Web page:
The American Federation of Teachers is a union of professionals that champions fairness; democracy; economic opportunity; and high-quality public education, healthcare and public services for our students, their families and our communities. We are committed to advancing these principles through community engagement, organizing, collective bargaining and political activism, and especially through the work our members do.
The primary vowels are like this as well. We would have been much better off if they were named by their short sounds (/a/, /e/, /i/, /o/, and /u/, as in pat, pet, pit, pot, and putt), because those are more common in the words read by beginning readers than their long vowel sounds (the letters’ names)—but no such luck. Letter names are also challenging for young readers because they aren’t consistent in whether the commonly associated sound is at the beginning or end of the name. For example, in Mm/“em,” the letter’s target sound is at the end of the letter name, but in Jj/“jay,” the target sound is at the beginning. That means for letter names to help children, they must memorize whether the target sound is at the beginning or end of the name.
Time4Learning is very effective in its goal to captivate and educate students simultaneously. It is increasingly less costly and more comprehensive than other programs. Parents who are looking for a daily, interesting way for their child to learn via the modern technology of a computer would be best accommodated using Time4Learning. Sign up for Time4Learning and begin using the many resources. We look forward to helping foster the growth and journey of your child.

On 30 November 2004 Brendan Nelson, Minister for Education, Science and Training, established a National Inquiry into the Teaching of Literacy. The Inquiry examined the way reading is taught in schools, as well as the effectiveness of teacher education courses in preparing teachers for reading instruction. The first two recommendations of the Inquiry make clear the Committee's conviction about the need to base the teaching of reading on evidence and the importance of teaching systematic, explicit phonics within an integrated approach.[43]
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The company built a successful business based upon significant advertising, leading to sales of over $100M per year. The product, along with its catchphrase "Hooked on Phonics worked for me!" (spoken by children in the product's television ads) and its telephone number "1-800-ABCDEFG" (now belonging to the Wilshire Law Firm), became widely recognized during the mid-1990s.[3]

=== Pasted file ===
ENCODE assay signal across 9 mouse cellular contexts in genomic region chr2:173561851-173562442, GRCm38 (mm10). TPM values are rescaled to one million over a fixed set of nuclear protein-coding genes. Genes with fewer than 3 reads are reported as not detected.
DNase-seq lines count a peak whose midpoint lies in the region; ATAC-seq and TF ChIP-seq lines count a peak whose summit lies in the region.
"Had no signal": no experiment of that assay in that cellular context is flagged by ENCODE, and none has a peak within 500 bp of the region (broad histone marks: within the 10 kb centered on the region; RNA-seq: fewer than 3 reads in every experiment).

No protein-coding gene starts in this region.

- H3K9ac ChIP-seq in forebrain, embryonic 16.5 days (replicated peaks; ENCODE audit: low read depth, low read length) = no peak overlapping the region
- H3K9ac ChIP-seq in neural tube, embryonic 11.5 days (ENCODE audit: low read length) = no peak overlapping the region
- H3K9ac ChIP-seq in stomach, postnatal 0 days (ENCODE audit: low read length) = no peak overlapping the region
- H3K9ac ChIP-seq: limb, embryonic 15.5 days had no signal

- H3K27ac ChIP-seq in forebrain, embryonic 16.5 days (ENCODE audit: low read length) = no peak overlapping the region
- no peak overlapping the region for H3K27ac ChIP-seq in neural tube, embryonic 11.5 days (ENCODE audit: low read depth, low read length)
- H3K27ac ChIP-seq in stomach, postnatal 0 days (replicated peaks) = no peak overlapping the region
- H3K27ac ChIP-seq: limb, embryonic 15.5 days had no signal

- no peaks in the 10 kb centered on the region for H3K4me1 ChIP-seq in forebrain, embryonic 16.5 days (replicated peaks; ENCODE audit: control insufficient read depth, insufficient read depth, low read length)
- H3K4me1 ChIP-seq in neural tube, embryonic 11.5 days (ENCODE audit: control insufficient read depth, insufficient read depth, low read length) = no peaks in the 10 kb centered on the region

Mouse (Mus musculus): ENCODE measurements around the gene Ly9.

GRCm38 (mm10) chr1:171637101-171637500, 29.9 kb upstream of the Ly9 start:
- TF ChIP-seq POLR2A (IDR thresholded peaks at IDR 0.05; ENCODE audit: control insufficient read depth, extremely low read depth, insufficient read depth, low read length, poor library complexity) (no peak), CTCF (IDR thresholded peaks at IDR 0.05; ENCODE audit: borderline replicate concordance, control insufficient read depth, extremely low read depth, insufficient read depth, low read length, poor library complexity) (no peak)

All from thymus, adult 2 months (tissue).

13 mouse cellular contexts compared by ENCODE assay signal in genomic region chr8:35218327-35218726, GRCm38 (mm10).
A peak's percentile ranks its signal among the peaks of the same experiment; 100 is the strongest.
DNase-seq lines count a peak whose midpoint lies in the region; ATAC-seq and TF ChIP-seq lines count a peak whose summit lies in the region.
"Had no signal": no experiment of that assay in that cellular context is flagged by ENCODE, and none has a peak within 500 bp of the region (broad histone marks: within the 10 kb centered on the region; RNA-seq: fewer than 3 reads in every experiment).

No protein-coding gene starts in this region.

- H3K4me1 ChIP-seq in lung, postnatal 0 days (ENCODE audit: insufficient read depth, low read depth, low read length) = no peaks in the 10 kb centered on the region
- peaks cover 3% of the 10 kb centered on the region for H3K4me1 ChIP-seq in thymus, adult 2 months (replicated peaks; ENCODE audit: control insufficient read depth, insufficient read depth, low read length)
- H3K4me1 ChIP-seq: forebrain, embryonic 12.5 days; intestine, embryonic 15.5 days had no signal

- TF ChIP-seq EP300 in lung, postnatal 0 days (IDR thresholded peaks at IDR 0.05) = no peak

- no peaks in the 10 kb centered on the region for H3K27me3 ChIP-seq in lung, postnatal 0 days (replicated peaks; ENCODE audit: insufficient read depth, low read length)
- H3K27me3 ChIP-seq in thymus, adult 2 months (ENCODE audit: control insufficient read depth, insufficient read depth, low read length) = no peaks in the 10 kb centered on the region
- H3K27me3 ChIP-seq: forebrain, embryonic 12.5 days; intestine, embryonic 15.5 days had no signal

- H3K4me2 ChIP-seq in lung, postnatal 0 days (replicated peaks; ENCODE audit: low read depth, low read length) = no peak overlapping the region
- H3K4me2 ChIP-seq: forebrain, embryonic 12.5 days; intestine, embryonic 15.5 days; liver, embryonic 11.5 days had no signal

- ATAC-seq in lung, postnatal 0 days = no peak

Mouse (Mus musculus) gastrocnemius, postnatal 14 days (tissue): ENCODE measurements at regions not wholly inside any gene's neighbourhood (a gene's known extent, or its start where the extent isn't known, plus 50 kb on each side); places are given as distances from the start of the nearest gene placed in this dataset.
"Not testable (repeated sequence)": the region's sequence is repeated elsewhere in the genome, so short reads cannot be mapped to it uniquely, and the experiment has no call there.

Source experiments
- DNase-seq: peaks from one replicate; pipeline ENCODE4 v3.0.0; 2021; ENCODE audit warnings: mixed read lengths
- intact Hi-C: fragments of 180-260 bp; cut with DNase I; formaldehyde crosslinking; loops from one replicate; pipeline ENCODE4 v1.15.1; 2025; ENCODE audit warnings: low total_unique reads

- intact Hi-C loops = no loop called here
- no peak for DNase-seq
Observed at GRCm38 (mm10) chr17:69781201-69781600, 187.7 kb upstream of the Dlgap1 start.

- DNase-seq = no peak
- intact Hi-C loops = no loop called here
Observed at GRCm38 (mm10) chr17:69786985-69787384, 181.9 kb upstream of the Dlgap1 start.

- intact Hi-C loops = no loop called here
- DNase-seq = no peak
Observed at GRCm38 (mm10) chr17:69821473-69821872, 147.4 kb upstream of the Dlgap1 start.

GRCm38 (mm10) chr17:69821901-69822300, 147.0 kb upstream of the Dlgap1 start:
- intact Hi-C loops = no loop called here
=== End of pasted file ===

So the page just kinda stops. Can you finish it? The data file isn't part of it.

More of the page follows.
Indeed, phonics reading is very important in the education of children. The report of National Reading Panel indicates that teaching children phonics will help them in many ways in life. In the first instance, phonics reading is very important in helping children to learn how to spell words. It will be impossible for a person to spell any word correctly if the person is not able to recognize the sounds of the letters used in forming the words. When a child is taught phonics, the child will be able to recognize sounds in words and will be able to spell them correctly.
Phonics is one of the primary building blocks of reading. Without an understanding of the relationship between letters and sounds, reading cannot occur. This multifaceted connection between print and pronunciation is an important component of any instructional program in reading because it provides readers with tools for discovering new written words.
Phonics instruction may be provided systematically or incidentally. The hallmark of a systematic phonics approach or program is that a sequential set of phonics elements is delineated and these elements are taught along a dimension of explicitness depending on the type of phonics method employed. Conversely, with incidental phonics instruction, the teacher does not follow a planned sequence of phonics elements to guide instruction but highlights particular elements opportunistically when they appear in text.
When you child ‘checks out’ a book, they can choose between “Read to Me” or “Read by Myself”. What I love the most is that they can switch mid-book. If they’re reading alone and find they are struggling with a word, they can switch to “Read to Me” for that page only. Your child can build confidence and develop reading independence at their own pace.
By the end of kindergarten, students should know the letters and their corresponding sounds. Your homeschool phonics program should use reading activities that will help your student identify words that begin with the same sounds and reinforce letter recognition. Use reading activities that show your child the difference between upper and lowercase letters.
Alongside this process of learning to decode (read) words, children will need to continue to practise forming letters which then needs to move onto encoding. Encoding is the process of writing down a spoken word, otherwise known as spelling. They should start to be able to produce their own short pieces of writing, spelling the simple words correctly.
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